Leucistic Mourning Dove, a yard bird in Waukesha County on December 29, 2018

Just as I was ready to leave the house for birding this morning, something outside caught my eye. 3 Mourning Doves had just landed in a tree near the feeders and one was leucistic. It dropped down to one of the feeders and started eating seeds. What a nice surprise it was! After only a couple of minutes a Gray Squirrel dropped down to another feeder and flushed the 3 doves away. I found it interesting that Mourning Doves frequent the yard daily, usually 3-8 is common. I would assume they are typically the same birds, why would you think differently. I found out this is not true as this leucistic bird has never been seen here before. I hung around a while but the bird did not return. All images were shot through a window. Images were taken on December 29, 2018.

Mourning Dove, leucistic

With seed in the bill…

Comes down from the tree branch and looks at the feeder from above…

Takes a peek at the seed on the feeder…

Looks at all the good things to eat in the feeder…Interesting, one tan tail feather and one white tail feather!

What is Leucism?  Leucism is an uncommon condition in birds.  This condition is caused by a genetic mutation which prevents pigments, particularly melanin, from being deposited evenly in the bird’s feathers.  Leucistic birds have melanin elsewhere in their bodies which is why they may have dark eyes, legs, and bills.  However, their true color will be missing or greatly reduced due to the lack of proper pigmentation.

What is Albinism? Leucism is similar to albinism as in both cases the birds may be completely white.  However, albinism is defined as a complete absence of melanin in an animal.  Truly albino species will have pink eyes as the only color seen will be caused by blood vessels behind their eyes.  They will also have pink bills, legs, and feet.  Albinism is extremely rare in birds.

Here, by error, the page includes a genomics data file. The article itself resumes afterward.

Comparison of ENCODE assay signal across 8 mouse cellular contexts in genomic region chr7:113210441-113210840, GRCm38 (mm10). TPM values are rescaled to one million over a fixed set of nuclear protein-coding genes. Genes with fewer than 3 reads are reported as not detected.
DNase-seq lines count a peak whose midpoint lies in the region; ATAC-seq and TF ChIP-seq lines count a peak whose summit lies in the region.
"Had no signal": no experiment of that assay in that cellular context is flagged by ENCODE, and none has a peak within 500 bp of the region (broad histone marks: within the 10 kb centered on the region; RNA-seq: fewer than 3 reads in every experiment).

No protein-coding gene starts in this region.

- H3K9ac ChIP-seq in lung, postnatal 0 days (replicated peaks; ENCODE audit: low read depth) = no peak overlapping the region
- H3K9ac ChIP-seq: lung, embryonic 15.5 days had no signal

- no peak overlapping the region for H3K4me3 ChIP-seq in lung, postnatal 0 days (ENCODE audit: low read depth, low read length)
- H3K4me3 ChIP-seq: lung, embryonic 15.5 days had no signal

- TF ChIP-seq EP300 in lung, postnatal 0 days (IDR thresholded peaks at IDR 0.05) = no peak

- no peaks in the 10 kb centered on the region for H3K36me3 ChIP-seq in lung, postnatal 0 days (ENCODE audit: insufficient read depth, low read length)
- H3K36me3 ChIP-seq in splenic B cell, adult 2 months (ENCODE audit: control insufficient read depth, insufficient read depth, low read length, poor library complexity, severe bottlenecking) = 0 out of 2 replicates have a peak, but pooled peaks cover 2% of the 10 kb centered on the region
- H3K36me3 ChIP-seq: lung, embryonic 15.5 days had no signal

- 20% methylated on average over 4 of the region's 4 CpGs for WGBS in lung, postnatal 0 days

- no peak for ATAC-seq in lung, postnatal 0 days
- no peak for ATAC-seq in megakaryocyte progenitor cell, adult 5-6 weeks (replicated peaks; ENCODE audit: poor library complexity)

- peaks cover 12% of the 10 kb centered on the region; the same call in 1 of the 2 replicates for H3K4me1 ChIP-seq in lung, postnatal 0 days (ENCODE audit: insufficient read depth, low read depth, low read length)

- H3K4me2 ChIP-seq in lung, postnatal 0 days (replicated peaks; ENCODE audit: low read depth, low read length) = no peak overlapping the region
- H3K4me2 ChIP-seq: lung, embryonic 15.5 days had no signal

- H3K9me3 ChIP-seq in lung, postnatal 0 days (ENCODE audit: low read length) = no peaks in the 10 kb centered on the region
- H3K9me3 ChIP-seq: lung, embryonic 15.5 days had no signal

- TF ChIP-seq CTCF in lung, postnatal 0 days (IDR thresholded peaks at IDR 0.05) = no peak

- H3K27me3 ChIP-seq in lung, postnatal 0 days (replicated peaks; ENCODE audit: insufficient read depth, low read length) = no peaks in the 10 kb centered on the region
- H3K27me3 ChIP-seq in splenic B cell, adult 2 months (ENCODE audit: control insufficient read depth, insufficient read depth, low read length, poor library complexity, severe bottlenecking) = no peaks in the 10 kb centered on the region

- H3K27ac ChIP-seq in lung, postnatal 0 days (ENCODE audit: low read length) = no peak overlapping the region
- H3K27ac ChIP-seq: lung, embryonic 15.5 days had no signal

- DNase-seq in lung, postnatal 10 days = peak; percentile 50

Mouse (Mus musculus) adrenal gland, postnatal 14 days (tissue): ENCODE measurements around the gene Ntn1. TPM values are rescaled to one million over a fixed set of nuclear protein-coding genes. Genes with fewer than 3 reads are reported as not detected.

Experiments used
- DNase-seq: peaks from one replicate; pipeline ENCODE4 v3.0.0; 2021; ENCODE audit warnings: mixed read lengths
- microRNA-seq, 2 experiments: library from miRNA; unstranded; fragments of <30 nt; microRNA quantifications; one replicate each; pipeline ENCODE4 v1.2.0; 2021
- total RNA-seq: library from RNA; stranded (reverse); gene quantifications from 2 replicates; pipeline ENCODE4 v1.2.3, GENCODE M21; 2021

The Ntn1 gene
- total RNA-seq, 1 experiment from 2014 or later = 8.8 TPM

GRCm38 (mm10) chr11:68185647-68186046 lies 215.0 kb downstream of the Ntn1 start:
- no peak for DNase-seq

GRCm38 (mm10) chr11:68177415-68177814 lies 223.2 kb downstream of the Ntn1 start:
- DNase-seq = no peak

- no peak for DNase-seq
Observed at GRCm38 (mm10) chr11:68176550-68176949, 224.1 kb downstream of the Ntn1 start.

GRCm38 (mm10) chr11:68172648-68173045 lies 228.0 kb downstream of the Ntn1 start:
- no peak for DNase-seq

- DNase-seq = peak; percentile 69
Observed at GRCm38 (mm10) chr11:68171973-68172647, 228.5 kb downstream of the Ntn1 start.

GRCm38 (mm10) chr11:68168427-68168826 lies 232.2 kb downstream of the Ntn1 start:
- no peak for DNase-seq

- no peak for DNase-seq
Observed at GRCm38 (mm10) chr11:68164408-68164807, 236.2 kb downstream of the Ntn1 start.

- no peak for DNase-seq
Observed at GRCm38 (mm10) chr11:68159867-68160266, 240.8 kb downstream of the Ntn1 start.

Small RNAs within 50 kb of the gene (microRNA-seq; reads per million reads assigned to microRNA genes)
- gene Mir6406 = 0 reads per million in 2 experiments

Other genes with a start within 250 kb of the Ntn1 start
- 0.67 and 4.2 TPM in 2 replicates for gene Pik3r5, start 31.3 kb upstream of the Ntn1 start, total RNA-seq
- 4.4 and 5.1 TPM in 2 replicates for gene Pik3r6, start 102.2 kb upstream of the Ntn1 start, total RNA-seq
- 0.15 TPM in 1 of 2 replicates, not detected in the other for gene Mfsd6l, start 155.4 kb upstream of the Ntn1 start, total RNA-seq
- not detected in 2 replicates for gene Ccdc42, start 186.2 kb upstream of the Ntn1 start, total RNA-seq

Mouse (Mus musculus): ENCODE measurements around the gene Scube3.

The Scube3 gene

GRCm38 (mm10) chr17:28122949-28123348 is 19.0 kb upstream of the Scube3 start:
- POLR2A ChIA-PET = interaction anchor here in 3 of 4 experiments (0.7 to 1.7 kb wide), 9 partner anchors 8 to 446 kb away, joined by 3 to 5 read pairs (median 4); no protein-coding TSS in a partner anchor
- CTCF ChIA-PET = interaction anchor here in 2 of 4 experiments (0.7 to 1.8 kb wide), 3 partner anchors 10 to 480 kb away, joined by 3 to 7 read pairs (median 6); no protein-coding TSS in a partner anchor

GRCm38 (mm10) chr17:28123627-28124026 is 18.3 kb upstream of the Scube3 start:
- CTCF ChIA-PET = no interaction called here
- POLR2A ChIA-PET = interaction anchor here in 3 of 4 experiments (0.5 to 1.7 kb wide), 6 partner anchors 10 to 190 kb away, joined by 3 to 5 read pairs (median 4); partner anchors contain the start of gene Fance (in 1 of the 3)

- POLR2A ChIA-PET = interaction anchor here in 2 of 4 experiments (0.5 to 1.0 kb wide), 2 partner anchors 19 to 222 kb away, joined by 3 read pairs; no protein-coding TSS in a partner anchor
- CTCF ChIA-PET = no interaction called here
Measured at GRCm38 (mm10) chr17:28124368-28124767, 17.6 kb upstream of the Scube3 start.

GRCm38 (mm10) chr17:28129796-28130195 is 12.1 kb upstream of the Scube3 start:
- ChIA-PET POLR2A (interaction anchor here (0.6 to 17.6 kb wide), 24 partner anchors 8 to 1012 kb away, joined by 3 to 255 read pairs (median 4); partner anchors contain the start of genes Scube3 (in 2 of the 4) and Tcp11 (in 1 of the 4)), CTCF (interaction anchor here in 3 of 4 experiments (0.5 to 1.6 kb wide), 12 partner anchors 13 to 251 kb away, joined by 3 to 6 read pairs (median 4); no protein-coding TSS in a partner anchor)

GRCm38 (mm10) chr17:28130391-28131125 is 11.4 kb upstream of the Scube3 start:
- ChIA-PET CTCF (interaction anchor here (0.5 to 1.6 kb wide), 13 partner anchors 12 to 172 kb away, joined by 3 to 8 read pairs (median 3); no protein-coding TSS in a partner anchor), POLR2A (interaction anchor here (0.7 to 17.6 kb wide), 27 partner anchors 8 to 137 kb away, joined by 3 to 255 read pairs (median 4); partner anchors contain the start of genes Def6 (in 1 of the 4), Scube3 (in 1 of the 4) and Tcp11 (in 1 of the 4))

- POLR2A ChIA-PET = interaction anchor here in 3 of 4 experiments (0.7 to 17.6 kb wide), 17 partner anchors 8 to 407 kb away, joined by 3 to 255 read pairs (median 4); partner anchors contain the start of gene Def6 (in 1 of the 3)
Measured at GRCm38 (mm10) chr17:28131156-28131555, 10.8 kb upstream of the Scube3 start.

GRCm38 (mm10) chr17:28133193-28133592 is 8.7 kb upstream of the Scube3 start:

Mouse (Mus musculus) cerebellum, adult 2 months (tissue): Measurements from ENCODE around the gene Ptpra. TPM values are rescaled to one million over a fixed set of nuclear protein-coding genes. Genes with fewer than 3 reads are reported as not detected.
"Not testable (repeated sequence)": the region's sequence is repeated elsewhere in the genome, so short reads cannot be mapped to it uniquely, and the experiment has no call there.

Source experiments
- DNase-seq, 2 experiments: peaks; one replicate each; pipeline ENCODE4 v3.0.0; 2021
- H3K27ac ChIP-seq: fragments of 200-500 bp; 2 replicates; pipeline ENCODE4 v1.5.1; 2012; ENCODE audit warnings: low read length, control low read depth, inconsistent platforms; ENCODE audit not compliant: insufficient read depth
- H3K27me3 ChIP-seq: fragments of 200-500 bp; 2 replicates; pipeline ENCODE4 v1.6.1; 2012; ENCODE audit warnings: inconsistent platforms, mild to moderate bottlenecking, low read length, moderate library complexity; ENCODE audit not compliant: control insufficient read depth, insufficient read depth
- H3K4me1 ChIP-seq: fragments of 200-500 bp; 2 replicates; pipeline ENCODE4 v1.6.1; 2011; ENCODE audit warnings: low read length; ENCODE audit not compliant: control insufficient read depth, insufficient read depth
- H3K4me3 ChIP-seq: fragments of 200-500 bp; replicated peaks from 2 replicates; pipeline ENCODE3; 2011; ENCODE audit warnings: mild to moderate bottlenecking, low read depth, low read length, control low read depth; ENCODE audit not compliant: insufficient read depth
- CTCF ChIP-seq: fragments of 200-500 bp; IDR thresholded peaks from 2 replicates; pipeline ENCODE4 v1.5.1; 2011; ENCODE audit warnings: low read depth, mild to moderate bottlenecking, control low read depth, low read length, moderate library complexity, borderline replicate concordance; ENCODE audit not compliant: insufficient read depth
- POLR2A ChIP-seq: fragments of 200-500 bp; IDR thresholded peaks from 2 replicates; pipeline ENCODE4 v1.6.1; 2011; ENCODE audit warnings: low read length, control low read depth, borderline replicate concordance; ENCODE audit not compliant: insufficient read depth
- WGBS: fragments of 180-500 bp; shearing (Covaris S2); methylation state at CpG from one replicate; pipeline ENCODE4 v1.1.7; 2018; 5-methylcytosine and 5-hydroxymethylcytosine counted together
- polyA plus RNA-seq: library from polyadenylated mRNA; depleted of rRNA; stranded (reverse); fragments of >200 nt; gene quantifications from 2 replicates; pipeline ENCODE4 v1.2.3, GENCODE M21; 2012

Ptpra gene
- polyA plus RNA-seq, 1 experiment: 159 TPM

Notes: Leucistic birds are extremely uncommon for a number of reasons.  They are not thought to live very long because their white feathers make it difficult for them to hide from predators.  If they do stay alive, it is difficult for them to find a mate and successfully pass on their genetic mutation.  Additionally, the melanin found in regular birds adds strength to the feathers.  Leucistic birds lacking melanin have weaker feathers and thus have a more difficult time flying in severe weather.  Last, the reflective properties of white feathers may be problematic for birds who rely on solar energy for heat.

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About admin

Window to Wildlife features the photography of Jim Edlhuber. A lifelong native of Wisconsin, Jim has been photographing wildlife for 20 years. He considers himself an avid photographer and is always trying to capture nature and wildlife through his lens. He is in several photography clubs and has won numerous awards for his work. In recent years, Jim has focused mostly on birding photography and finds it to be the most challenging.

9 Responses to Leucistic Mourning Dove, a yard bird in Waukesha County on December 29, 2018

  1. Wendy Kubokawa-Wells says:

    Love these photos. As I said the birds sure are drawn to you. How many feeders do you have out? Do you have problems with squirrels getting in the food?

  2. Sheila says:

    Thank you for this information on the difference between leucism and albinism. I was always wondering about that as it seems more people have posted leucistic birds on the Wild birds of WI FB page.

  3. John M says:

    Great shots of a really cool-looking dove. Thanks, Jim!

  4. Patsy Maga says:

    How beautiful…looks like it is spotted with snow!

  5. Kathi Johnson Rock says:

    Very interesting information Jim and what a bird so beautifully photographed.

  6. Nan Wisherd says:

    You just can’t give up on interesting birds because we’re at year’s end! Great photos and info, Jim.

  7. Annie says:

    Never a dull moment, Jim. That is really a pretty dove. Thanks for sharing.And you really have clean windows!!!!😉

  8. jenn says:

    Beautiful! Thanks for sharing!

  9. Cathy says:

    Oh my gosh!!! What a beautiful bird, it’s coloring so Winterish (is this a word, Lol!). Just think the lucky guy who gets her, wow, she’s beautiful and they mate for life!

    Question was asked to me and I do not know – Can a leucistic bird pass the coloring onto offspring?

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